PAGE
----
Nova Scotia

Former school board superintendent thanks cabinet ministers in email to parents

The McNeil government's decision to eliminate school boards and replace them with regional education centres has given the governing liberals unrestricted access to thousands of email addresses and an opposition critic is worried they are being used to disseminate pro-government messages.

Elwin LeRoux thanks Churchill, Regan for supporting new school

Elwin LeRoux, the regional executive director of education for the Halifax Regional Centre for Education, thanked two cabinet ministers in an email to parents announcing a new school. (Robert Short/CBC)

Dissolving school boards and absorbing their administrations within government has given the McNeil Liberals the ability to communicate directly with tens of thousands of families.

One opposition MLA is worried those email addresses have been used to disseminate pro-government messages.

Dartmouth East representative Tim Halman said a letter sent to the parents of children served by the former Halifax Regional School Board last week included praise for two cabinet ministers.

The four-paragraph letter addressed to parents and guardians from Elwin LeRoux, regional executive director of education for the Halifax Regional Centre for Education, informed them of a change of configuration at Rocky Lake Junior High School in anticipation of a new school in the Bedford Ravines area announced last month.

"The announcement of a new school is exciting news for a community and I want to thank the Minister of Education, the Honourable Zach Churchill and the Honourable Kelly Regan, MLA for Bedford, for supporting the project," he wrote.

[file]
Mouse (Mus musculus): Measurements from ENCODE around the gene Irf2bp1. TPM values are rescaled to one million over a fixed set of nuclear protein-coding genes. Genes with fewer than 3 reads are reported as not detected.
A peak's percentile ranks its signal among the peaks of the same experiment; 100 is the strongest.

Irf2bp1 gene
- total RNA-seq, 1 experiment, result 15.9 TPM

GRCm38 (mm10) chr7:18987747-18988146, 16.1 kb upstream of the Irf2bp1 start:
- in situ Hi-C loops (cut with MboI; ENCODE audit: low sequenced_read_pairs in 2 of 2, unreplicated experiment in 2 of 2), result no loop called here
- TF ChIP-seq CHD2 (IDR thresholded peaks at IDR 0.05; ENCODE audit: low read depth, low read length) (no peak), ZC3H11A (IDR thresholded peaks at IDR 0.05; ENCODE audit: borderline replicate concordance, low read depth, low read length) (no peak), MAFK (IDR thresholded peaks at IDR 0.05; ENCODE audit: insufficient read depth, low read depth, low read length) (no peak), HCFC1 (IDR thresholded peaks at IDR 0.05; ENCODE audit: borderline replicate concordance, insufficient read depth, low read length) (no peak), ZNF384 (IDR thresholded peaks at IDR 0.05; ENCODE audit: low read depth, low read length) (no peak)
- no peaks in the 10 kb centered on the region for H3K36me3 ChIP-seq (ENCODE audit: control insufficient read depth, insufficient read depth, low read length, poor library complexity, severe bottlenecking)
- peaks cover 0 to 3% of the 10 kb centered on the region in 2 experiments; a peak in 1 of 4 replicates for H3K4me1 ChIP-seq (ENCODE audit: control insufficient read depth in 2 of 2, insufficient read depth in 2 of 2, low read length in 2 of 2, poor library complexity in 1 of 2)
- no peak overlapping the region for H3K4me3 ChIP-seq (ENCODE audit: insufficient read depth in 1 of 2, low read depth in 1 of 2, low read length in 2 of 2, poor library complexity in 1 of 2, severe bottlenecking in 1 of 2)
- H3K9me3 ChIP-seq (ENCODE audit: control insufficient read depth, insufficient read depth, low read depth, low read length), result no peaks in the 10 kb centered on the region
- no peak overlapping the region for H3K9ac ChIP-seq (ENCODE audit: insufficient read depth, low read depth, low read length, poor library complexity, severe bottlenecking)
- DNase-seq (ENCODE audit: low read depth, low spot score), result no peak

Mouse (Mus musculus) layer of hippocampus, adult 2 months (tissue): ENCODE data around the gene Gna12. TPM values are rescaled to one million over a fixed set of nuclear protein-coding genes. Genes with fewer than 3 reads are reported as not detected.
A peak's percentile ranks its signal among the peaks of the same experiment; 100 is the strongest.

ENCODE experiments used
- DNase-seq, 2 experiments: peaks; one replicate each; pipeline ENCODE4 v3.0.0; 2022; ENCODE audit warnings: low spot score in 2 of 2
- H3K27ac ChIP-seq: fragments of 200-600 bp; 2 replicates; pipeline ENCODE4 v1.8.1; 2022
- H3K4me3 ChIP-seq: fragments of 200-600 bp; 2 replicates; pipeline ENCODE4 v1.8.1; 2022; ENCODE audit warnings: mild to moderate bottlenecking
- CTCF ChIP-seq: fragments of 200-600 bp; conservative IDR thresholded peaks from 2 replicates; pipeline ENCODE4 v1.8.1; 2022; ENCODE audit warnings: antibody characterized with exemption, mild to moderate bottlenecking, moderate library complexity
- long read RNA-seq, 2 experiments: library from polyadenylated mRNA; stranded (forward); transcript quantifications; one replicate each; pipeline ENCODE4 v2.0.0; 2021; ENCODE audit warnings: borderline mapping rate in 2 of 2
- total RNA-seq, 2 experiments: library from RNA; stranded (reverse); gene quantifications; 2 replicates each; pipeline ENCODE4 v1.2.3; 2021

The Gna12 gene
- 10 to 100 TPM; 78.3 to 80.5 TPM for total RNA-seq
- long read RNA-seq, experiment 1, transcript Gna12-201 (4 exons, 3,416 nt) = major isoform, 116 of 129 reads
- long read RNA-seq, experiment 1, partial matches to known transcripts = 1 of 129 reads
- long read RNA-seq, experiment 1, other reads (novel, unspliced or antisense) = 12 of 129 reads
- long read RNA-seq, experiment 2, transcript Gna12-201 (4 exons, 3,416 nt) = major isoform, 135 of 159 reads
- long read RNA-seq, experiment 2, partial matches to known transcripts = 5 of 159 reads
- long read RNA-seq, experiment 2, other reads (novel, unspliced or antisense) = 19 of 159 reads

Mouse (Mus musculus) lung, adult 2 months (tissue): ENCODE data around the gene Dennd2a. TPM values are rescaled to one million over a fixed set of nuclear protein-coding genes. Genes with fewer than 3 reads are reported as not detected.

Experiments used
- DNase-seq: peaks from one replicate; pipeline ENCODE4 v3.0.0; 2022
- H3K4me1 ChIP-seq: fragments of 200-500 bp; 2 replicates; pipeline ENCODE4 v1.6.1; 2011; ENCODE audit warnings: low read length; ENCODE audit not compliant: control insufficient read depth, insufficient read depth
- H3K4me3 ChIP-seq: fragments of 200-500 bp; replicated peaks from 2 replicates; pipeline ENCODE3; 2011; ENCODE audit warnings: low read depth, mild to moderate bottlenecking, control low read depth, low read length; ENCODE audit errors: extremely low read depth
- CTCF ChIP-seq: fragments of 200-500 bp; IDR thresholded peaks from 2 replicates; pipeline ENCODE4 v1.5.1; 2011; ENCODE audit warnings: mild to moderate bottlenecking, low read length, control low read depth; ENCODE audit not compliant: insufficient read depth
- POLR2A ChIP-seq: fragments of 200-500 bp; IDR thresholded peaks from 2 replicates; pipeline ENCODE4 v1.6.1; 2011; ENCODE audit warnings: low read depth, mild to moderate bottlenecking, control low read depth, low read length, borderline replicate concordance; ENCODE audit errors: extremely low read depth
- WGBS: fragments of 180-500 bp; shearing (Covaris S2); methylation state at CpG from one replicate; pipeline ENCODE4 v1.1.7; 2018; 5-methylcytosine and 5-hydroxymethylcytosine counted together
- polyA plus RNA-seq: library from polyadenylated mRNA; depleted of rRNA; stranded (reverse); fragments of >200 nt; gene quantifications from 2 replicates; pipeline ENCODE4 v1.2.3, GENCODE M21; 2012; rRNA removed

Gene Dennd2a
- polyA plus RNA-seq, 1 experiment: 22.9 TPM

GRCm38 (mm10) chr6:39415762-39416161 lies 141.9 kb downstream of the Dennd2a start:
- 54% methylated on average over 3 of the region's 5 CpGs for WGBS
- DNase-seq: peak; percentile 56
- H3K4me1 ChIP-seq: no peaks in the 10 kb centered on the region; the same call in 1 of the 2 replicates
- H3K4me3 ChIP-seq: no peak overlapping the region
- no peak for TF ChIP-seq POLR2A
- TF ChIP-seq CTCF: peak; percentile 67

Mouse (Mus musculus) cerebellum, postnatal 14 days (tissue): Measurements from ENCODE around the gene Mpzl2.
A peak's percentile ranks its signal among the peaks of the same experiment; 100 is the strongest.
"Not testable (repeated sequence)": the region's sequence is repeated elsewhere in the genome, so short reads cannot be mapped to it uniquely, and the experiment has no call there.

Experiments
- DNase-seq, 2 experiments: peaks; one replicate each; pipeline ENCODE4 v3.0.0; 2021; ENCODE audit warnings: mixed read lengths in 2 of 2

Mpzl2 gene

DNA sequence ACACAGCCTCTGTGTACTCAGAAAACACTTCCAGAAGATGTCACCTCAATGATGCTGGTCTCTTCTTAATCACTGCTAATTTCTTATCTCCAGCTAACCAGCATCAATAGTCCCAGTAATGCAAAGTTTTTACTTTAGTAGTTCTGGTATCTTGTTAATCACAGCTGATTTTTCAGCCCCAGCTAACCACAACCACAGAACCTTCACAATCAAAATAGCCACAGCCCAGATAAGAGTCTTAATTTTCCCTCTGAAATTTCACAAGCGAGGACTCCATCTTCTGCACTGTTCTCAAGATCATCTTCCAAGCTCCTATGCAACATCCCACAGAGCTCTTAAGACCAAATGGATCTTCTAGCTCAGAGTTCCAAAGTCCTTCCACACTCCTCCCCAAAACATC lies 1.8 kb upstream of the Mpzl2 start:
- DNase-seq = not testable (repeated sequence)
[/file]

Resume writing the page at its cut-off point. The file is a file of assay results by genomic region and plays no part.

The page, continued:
Clear distinction needed

Halman said in his experience as a former classroom teacher, "I never saw things of that nature."

Dartmouth East MLA Tim Halman said there needs to be a clear distinction between the executive directors of the regional centres for education and the government of Nova Scotia. (CBC)

"In my opinion there needs to be a clear distinction between these executive directors and the government of Nova Scotia because at the end of the day, we don't want any of those positions to be simply talking points for government messages," Halman said.

'This isn't really new'

The associate deputy minister of the Department of Education, Karen Gatien, saw nothing wrong with the letter or the language LeRoux used. She said he was simply notifying his community that a new school is coming.

"The announcement of a new school is exciting news, which it is. It's news that probably that community has been asking for. In fact, I'm guessing from the other MLA who's copied it has been a big pressure cooker in that region and that's why.

Karen Gatien, associate deputy minister for the Education Department, said she saw nothing wrong with the letter or the language LeRoux used. (CBC)

"It's certainly not meant to be political, it's meant to be informative," she said. "I as a parent of a child in the former Halifax Regional School Board — now the Halifax Regional Centre for Education — often received information that came from the minister or the department.

"This isn't really new. I would have received information like that in the past."

Although it is true that the Department of Education would pass along information to the boards, as independent bodies they were free to do what they wanted with it. That meant some information was passed along to parents, some was not.

Former board employees, including ex-superintendents, are now department employees. The minister of education is their boss.

Overnight, parents would have also received information about the changes announced by the minister Tuesday regarding Churchill's decision to hire 190 people to bolster the services and programs offered to children who need extra help at school and home.

Mobile users: View the document
(PDF KB)
(Text KB)
CBC is not responsible for 3rd party content

ABOUT THE AUTHOR

Jean Laroche

Reporter

Jean Laroche has been a CBC reporter for 32 years. He's been covering Nova Scotia politics since 1995 and has been at Province House longer than any sitting member.

now